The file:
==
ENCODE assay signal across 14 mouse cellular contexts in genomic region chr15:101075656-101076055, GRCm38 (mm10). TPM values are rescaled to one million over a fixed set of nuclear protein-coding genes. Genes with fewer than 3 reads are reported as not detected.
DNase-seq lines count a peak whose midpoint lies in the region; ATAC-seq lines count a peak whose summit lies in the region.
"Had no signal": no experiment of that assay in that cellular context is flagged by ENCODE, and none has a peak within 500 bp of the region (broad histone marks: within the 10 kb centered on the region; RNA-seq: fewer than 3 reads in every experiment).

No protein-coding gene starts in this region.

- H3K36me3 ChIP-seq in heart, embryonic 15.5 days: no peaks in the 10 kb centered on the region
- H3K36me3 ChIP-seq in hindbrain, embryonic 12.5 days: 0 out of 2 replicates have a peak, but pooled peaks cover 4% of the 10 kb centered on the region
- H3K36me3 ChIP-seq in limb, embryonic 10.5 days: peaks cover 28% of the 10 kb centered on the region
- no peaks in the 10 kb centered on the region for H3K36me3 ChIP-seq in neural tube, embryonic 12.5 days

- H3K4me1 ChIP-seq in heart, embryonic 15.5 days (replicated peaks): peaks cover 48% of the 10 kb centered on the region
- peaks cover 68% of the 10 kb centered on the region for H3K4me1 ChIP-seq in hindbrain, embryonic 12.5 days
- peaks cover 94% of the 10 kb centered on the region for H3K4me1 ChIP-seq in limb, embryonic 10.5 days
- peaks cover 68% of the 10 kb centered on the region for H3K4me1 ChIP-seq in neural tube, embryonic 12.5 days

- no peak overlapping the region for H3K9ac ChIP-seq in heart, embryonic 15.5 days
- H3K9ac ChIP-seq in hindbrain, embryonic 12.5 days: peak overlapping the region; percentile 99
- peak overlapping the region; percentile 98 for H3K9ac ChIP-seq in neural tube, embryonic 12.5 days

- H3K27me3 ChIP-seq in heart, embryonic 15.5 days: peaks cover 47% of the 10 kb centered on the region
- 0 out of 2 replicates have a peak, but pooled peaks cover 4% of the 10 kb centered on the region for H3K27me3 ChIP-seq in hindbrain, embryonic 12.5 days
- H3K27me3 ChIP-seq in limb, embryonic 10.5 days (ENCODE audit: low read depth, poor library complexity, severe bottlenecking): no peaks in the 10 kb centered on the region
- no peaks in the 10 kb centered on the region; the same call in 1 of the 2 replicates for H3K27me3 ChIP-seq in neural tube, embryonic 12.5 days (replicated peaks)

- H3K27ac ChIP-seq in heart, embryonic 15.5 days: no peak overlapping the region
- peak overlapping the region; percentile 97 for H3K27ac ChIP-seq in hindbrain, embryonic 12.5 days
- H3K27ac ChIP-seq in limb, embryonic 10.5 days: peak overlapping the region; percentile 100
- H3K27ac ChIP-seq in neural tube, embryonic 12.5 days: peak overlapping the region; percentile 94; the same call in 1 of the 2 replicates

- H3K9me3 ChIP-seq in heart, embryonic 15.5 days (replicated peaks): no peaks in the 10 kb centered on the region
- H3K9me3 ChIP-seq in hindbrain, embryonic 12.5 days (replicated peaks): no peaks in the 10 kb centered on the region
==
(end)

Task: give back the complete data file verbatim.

ENCODE assay signal across 14 mouse cellular contexts in genomic region chr15:101075656-101076055, GRCm38 (mm10). TPM values are rescaled to one million over a fixed set of nuclear protein-coding genes. Genes with fewer than 3 reads are reported as not detected.
DNase-seq lines count a peak whose midpoint lies in the region; ATAC-seq lines count a peak whose summit lies in the region.
"Had no signal": no experiment of that assay in that cellular context is flagged by ENCODE, and none has a peak within 500 bp of the region (broad histone marks: within the 10 kb centered on the region; RNA-seq: fewer than 3 reads in every experiment).

No protein-coding gene starts in this region.

- H3K36me3 ChIP-seq in heart, embryonic 15.5 days: no peaks in the 10 kb centered on the region
- H3K36me3 ChIP-seq in hindbrain, embryonic 12.5 days: 0 out of 2 replicates have a peak, but pooled peaks cover 4% of the 10 kb centered on the region
- H3K36me3 ChIP-seq in limb, embryonic 10.5 days: peaks cover 28% of the 10 kb centered on the region
- no peaks in the 10 kb centered on the region for H3K36me3 ChIP-seq in neural tube, embryonic 12.5 days

- H3K4me1 ChIP-seq in heart, embryonic 15.5 days (replicated peaks): peaks cover 48% of the 10 kb centered on the region
- peaks cover 68% of the 10 kb centered on the region for H3K4me1 ChIP-seq in hindbrain, embryonic 12.5 days
- peaks cover 94% of the 10 kb centered on the region for H3K4me1 ChIP-seq in limb, embryonic 10.5 days
- peaks cover 68% of the 10 kb centered on the region for H3K4me1 ChIP-seq in neural tube, embryonic 12.5 days

- no peak overlapping the region for H3K9ac ChIP-seq in heart, embryonic 15.5 days
- H3K9ac ChIP-seq in hindbrain, embryonic 12.5 days: peak overlapping the region; percentile 99
- peak overlapping the region; percentile 98 for H3K9ac ChIP-seq in neural tube, embryonic 12.5 days

- H3K27me3 ChIP-seq in heart, embryonic 15.5 days: peaks cover 47% of the 10 kb centered on the region
- 0 out of 2 replicates have a peak, but pooled peaks cover 4% of the 10 kb centered on the region for H3K27me3 ChIP-seq in hindbrain, embryonic 12.5 days
- H3K27me3 ChIP-seq in limb, embryonic 10.5 days (ENCODE audit: low read depth, poor library complexity, severe bottlenecking): no peaks in the 10 kb centered on the region
- no peaks in the 10 kb centered on the region; the same call in 1 of the 2 replicates for H3K27me3 ChIP-seq in neural tube, embryonic 12.5 days (replicated peaks)

- H3K27ac ChIP-seq in heart, embryonic 15.5 days: no peak overlapping the region
- peak overlapping the region; percentile 97 for H3K27ac ChIP-seq in hindbrain, embryonic 12.5 days
- H3K27ac ChIP-seq in limb, embryonic 10.5 days: peak overlapping the region; percentile 100
- H3K27ac ChIP-seq in neural tube, embryonic 12.5 days: peak overlapping the region; percentile 94; the same call in 1 of the 2 replicates

- H3K9me3 ChIP-seq in heart, embryonic 15.5 days (replicated peaks): no peaks in the 10 kb centered on the region
- H3K9me3 ChIP-seq in hindbrain, embryonic 12.5 days (replicated peaks): no peaks in the 10 kb centered on the region